Current best evidence for clinical care (more info)
BACKGROUND: Unenhanced chest computed tomography (CT) can assist in the diagnosis and classification of coronavirus disease 2019 (COVID-19), complementing to the reverse-transcription polymerase chain reaction (RT-PCR) tests; the performance of which has yet to be validated in emergency department (ED) setting. The study sought to evaluate the diagnostic performance of chest CT in the diagnosis and management of COVID-19 in ED.
METHODS: This retrospective single-center study included 155 patients in ED who underwent both RT-PCR and chest CT for suspected COVID-19 from March 1st to April 1st, 2020. The clinical information, CT images and laboratory reports were reviewed and the performance of CT was assessed, using the RT-PCR as standard reference. Moreover, an adjudication committee retrospectively rated the probability of COVID-19 before and after the CT calculating the net reclassification improvement (NRI). Their final diagnosis was considered as reference. The proportion of patients with negative RT-PCR test that was directed to the referent hospital based on positive CT findings was also assessed.
RESULTS: Among 155 patients, 42% had positive RT-PCR results, and 46% had positive CT findings. Chest CT showed a sensitivity of 84.6%, a specificity of 80.0% and a diagnostic accuracy of 81.9% in suggesting COVID-19 with RT-PCR as reference. Concurrently, corresponding values of 89.4%, 84.3% and 86.5% were retrieved with the adjudication committee diagnosis as reference. For the subgroup of patients with age > 65, specificity and sensitivity were 50% and 80.8%, respectively. In patients with negative RT-PCR results, 20% (18/90) had positive chest CT finding and 22% (4/18) of those were eventually considered as COVID-19 positive according to the adjudication committee. After CT, the estimated probability of COVID-19 changed in 10/104 (11%) patients with available data: 4 (4%) were downgraded, 6 (6%) upgraded. The NRI was 1.92% (NRI event -2.08% + NRI non-event 5.36%). No patient with negative RT-PCR but positive CT was eventually directed to hospital.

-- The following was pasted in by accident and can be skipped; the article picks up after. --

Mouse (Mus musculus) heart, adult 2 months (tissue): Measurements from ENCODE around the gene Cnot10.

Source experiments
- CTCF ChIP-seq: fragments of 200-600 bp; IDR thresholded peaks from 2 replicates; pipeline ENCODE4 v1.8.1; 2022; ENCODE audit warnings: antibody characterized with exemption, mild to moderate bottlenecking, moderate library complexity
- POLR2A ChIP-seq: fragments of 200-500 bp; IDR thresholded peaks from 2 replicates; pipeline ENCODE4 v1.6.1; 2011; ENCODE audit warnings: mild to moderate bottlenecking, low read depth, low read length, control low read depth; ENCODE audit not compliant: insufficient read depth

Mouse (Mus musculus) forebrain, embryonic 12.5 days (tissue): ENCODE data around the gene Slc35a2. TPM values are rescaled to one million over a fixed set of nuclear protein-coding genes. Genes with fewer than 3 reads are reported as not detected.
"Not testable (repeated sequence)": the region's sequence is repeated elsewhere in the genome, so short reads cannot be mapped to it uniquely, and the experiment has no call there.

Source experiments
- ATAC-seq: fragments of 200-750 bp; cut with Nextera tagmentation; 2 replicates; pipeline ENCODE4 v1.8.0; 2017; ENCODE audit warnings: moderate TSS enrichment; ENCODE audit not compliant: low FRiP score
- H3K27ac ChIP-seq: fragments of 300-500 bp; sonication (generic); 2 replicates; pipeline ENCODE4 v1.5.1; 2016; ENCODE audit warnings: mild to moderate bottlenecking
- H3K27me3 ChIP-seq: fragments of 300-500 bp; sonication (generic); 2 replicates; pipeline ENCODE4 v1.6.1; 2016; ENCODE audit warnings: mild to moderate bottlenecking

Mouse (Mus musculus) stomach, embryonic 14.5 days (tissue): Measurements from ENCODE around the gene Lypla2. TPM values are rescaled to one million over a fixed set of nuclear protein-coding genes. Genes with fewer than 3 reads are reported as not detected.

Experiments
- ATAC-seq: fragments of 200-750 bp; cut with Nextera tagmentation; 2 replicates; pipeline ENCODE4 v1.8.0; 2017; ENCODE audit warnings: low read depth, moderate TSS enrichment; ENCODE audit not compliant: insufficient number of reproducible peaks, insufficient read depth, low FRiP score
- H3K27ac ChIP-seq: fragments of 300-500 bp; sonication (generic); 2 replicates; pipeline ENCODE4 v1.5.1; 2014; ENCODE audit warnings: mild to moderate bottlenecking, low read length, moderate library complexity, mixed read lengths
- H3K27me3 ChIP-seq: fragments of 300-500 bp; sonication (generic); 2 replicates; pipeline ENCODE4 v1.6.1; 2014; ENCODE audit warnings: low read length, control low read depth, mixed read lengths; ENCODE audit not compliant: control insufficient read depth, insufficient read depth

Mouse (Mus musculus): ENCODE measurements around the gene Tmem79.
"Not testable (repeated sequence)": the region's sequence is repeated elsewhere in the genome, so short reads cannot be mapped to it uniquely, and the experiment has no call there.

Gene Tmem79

CONCLUSION: Chest CT showed promising sensitivity for diagnosing COVID-19 across all patients' subgroups. However, CT did not modify the estimated probability of COVID-19 infection in a substantial proportion of patients and its utility as an emergency department triage tool warrants further analyses.
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This is important information. Most doctors involved in Covid-19 management already know that no single test will predict outcome. The combination of tests to improve positive and negative prediction percentages is urgently needed.
Interesting concept, but not all patients require CT Scans of the Chest if they are diagnosed with COVID-19.
I am worried the reference standard used was not the optimal (PCR has false negatives!).
A good paper shows the operating characteristics of CT-scan for C-19 diagnosis and the limit of its use in the ED.
This retrospective study, with a relatively small sample, provides limited evidence on an already well-studied aspect of COVID-19.
This is useful information despite the retrospective single center design which weaken results.